News

<   Back to News

Sixteen Year Olds Survive Louisiana Boating Mishap

Information from: www.thefishingwire.com

Two 16 year old boys from the Crowley area survived a boating incident on the Indian Creek Reservoir in Rapides Parish on Oct. 26.

The teens were fishing and traveling in a boat channel on the north end of the reservoir in a boat when they struck a tree. Both boys were ejected from the 16 foot aluminum vessel and sustained minor to moderate cuts and bruises.

Because the operator was wearing the engine cut-off switch lanyard, the vessel shut off after the boys were ejected. The boys were able to get back into the stalled vessel where a fisherman found them shortly after the incident and transported them to the boat launch where Acadian Ambulance was then able to transport the passenger to the Rapides General Hospital to treat a leg injury.

The Louisiana Department of Wildlife and Fisheries (LDWF) Enforcement Division will be the leading investigative agency for this incident.

LDWF agents believe at this time that the boys greatly increased their chance of survival because the operator took a safe boating education class, both boys were wearing personal flotation devices (PFDs) and the operator utilized the engine cut-off switch lanyard.

"These boys took all the right precautions to increase their chance of survival, " said Col. Joey Broussard, head of the Enforcement Division. "We believe that this could have been a fatal outcome had they not been wearing PFDs that kept them afloat in case they wouldn't have been able to swim from their injuries and the cut-off switch lanyard that prevented the boat from turning into a weapon and hitting one or both of the boys. "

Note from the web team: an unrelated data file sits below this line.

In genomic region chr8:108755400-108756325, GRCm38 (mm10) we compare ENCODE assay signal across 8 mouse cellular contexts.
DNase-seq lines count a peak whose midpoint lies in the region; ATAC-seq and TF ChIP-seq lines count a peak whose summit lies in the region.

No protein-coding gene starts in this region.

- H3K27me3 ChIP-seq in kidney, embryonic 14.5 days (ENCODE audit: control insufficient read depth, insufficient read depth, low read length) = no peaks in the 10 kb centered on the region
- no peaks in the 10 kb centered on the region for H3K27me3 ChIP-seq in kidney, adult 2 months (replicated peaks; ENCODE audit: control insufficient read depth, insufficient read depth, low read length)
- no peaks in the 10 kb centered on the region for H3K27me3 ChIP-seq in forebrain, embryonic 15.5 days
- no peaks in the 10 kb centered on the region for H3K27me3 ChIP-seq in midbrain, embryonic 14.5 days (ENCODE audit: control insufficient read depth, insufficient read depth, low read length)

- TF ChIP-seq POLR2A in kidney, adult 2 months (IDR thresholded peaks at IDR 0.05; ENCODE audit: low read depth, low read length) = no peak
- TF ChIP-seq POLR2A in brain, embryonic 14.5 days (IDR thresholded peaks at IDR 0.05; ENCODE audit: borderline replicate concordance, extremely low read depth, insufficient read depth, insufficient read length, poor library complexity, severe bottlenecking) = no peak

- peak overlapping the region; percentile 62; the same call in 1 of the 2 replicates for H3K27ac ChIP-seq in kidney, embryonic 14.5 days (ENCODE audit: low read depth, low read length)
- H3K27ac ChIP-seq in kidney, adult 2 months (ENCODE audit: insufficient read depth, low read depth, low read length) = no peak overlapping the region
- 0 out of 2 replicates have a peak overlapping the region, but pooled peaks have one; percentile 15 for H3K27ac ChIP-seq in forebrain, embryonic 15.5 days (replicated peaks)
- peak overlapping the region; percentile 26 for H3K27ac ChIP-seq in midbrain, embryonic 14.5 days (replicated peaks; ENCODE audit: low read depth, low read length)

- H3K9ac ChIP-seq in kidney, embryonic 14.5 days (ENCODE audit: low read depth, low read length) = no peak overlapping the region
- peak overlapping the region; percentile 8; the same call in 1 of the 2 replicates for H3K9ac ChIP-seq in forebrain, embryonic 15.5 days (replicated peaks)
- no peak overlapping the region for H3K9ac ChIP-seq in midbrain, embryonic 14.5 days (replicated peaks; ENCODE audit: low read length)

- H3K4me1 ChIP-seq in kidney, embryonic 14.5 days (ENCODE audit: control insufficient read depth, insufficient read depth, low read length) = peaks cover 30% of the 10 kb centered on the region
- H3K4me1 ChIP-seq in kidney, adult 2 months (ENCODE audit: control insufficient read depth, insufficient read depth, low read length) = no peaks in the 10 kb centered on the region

PFDs are required for anyone 16 years of age and younger when in a vessel less than 26 foot long while underway. An engine cut-off switch is required for anyone operating a vessel with a hand tiller outboard motor that is less than 26 foot long and in excess of 10 horsepower that is designed to have a cut-off switch.

"While this vessel was not required to have the cut-off switch since it was not a hand tiller engine, we always teach people to use it if the boat has one, " said Lt. Col. Sammy Martin, the state's Boating Law Administrator. "We are hoping that other people will see how these boys took the extra couple of safety precautions by wearing their PFDs and cut-off switch that may have been the difference between life and death. "

The free boating education safety class is mandatory for anyone born after Jan. 1, 1984 operating a vessel in excess of 10 horsepower. The classes are available statewide and year-round and the schedule can be found at www.wlf.louisiana.gov/boating.